A School of Earth and Atmospheric Sciences Presents Dr. Laura Fierce, Brookhaven National Laboratory
Particle-Based Methods for Improving the Representation of Aerosol Effects on Climate
Aerosol effects on clouds and radiation have remained a large source of uncertainty in quantifying anthropogenic changes to Earth’s energy balance, despite increases in model complexity.
Climate‐relevant aerosol properties depend on characteristics of individual particles, but particle‐level characteristics are not easily represented in atmospheric models. Instead, global and regional aerosol schemes approximate the representation of particle size and composition, leading to errors in predictions of climate-relevant aerosol properties that have not been well quantified.
In my talk, I will describe two different particle-based methods for advancing aerosol representations in large-scale models.
In the first part of my talk, I will discuss a multi-scale framework for combining particle-resolved model simulations with detailed laboratory measurements to quantify error in, and improve, reduced representations of aerosol absorption in large-scale models. I will show that neglecting diversity in composition and morphology yields large errors in modeled light absorption and introduce a method for improving the representation of aerosol absorption in large-scale models.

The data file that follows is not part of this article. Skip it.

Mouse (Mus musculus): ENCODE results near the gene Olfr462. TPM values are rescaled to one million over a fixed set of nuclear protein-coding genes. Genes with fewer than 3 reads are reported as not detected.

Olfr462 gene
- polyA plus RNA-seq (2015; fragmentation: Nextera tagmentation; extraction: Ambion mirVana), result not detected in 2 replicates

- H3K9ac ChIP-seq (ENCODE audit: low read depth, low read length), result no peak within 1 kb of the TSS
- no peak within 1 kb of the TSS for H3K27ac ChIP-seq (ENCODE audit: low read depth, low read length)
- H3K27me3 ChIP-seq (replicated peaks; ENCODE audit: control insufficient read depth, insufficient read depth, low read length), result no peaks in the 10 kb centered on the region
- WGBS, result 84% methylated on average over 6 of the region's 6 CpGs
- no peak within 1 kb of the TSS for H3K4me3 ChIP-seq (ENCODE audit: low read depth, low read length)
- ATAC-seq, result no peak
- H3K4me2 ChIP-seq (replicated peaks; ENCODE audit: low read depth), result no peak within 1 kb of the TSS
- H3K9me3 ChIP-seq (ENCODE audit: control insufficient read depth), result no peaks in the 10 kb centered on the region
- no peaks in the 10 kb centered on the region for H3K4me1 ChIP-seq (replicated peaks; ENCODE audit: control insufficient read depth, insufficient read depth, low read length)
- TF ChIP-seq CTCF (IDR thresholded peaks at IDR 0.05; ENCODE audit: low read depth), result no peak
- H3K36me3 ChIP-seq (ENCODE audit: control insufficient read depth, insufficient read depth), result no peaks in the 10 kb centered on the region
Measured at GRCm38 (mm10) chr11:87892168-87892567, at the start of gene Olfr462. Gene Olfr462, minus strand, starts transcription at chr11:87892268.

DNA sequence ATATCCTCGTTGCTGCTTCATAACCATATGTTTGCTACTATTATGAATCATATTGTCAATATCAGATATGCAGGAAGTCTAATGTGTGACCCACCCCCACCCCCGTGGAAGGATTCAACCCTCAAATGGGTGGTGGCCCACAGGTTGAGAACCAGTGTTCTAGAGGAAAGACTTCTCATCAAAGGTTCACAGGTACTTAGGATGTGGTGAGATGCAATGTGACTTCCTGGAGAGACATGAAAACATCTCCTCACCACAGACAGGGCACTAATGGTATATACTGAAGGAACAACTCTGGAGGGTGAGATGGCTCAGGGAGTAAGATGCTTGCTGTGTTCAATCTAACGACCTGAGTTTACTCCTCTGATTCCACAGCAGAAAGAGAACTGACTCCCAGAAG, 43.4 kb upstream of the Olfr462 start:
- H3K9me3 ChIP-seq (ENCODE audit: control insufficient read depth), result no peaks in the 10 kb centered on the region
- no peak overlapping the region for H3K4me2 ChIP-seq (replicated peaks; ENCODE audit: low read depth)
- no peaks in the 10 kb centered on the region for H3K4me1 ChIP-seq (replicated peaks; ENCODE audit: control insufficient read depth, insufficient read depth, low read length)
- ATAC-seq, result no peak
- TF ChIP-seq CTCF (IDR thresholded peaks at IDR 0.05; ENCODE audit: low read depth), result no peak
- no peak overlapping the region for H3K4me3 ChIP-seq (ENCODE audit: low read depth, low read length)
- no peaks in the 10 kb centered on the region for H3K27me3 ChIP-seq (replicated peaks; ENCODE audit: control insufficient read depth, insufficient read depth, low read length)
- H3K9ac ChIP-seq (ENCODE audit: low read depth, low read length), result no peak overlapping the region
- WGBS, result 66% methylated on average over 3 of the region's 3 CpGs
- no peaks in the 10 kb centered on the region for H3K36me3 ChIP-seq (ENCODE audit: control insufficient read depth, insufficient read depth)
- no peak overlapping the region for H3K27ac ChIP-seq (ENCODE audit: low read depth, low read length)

In the second part of my talk, I will introduce a new sparse-particle model based on the quadrature method of moments, which is designed for use in large-scale atmospheric models. I will demonstrate that cloud condensation nuclei activity of particle-resolved populations, which are comprised of 10,000 to 1,000,000 Monte Carlo particles, are accurately represented by an optimized set of only ten sparse particles.
This study is a first step toward a new aerosol simulation scheme that will track multivariate aerosol distributions with sufficient computational efficiency for inclusion in large-scale atmospheric models.